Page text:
BIG3 Basketball Lowers Minimum Playing Age Among Major Changes

Rob Goldberg@TheRobGoldbergFeatured ColumnistJanuary 15, 2020

FILE - In this Jan. 11, 2017, file photo, former NBA player and players union deputy Roger Mason, left, listens as entertainer Ice Cube, right, announces the launch of the BIG3, a new 3-on-3 professional basketball league, in New York. For his league of former NBA players that debuts Sunday, the actor-entertainer insisted the competition be serious, a proper representation of a form of basketball that's so popular that it's ticketed for the next Olympics. (AP Photo/Bebeto Matthews, File)
Bebeto Matthews/Associated Press

The BIG3 has announced major changes ahead of its fourth season, including the renaming of the sport to FIREBALL3 instead of a three-on-three basketball game.

"Our fans let us know that we were playing something extremely unique, FIREBALL3, which is nothing like the typical three-on-three FIBA game coming to the Olympics," said BIG3 co-founder Ice Cube.  

The league has instituted several rule changes, including a lowering of the age minimum from 27 to 22 years old while also allowing younger players with hardship cases.

Since its inception in 2017, the BIG3 has mostly been known as a home for former NBA stars, including Mike Bibby, Stephen Jackson, Amar'e Stoudemire and Nate Robinson. Joe Johnson dominated in his stint last season, averaging 21.9 points per game.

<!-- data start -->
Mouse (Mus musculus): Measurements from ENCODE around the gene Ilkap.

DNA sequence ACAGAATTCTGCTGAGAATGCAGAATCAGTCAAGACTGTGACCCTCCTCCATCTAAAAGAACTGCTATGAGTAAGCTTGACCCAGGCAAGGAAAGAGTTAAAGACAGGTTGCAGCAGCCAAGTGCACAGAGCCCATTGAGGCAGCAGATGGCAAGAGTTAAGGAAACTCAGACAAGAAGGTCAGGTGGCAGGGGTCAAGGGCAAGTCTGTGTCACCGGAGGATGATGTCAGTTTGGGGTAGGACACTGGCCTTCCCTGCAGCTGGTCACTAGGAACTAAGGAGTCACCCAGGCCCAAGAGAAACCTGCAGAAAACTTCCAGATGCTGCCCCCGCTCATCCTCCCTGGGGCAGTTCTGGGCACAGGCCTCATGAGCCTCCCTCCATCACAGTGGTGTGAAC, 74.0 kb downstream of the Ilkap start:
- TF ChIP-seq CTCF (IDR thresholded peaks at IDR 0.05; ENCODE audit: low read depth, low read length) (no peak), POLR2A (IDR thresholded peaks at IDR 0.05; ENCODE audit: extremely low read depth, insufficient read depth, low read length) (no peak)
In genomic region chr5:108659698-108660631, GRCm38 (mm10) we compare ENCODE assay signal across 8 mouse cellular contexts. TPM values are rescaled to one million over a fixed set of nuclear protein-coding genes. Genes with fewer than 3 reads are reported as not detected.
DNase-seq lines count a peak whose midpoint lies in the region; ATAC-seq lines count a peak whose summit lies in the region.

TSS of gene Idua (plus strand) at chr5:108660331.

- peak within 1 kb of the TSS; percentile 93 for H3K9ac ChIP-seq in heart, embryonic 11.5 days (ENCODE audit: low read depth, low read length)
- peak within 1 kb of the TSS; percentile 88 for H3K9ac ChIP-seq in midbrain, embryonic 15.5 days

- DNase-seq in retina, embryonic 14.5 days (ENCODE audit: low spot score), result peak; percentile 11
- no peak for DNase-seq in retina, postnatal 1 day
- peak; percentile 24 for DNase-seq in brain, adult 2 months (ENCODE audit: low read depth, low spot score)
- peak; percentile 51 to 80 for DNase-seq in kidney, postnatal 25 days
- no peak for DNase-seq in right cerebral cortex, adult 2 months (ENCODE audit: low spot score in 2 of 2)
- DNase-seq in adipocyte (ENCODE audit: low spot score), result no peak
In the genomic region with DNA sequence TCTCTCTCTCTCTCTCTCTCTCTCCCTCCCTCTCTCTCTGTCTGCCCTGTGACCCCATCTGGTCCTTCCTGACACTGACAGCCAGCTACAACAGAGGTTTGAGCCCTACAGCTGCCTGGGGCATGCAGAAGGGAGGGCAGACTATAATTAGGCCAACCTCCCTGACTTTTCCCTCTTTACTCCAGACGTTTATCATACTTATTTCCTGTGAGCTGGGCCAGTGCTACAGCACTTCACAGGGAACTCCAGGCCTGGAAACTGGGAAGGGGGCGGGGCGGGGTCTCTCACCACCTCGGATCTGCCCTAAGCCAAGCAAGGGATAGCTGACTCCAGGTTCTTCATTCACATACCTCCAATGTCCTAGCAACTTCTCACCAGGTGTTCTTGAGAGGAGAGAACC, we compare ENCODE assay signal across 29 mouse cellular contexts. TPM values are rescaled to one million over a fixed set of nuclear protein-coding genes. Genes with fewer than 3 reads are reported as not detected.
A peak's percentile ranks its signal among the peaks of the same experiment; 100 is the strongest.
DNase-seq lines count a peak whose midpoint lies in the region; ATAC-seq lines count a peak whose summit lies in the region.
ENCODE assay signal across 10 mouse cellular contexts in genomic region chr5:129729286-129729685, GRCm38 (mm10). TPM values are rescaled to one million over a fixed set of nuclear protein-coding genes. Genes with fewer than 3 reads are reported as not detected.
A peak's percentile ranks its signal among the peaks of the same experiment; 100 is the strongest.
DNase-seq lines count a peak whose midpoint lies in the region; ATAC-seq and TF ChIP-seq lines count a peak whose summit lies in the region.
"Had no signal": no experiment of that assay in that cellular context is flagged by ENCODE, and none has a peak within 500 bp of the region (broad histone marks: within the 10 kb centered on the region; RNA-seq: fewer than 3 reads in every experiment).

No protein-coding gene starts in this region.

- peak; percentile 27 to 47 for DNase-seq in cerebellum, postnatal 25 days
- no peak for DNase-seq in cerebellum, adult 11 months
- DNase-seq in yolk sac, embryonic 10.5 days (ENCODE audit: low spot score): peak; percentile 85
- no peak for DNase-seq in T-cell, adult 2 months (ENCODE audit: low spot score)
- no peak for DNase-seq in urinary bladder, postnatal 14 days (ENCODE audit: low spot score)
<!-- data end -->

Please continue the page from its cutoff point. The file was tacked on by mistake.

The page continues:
However, the organization is hoping to expand the player pool in upcoming seasons.

"I think lowering the age does erase the stigma [of this being a retirement league]," Ice Cube told Eric Woodyard of ESPN. "It might've kept people from playing in the BIG3 because they don't want to seem like they're done."

The BIG3 also removed the requirement of pro basketball experience and will hold open tryouts. Ice Cube said this could create an opportunity for NFL players or musicians such as J. Cole or Chris Brown.

One notable on-court change coming this season is the inclusion of "Bring the Fire," which allows a team to challenge a foul call with a one-on-one possession where the winner gets the call.

Instead of replay, players seemingly have a trial by combat to help determine key possessions in a game.

Meanwhile, the league continues to empower players by encouraging individuality, allowing the use of CBD and having an extensive mental health plan.

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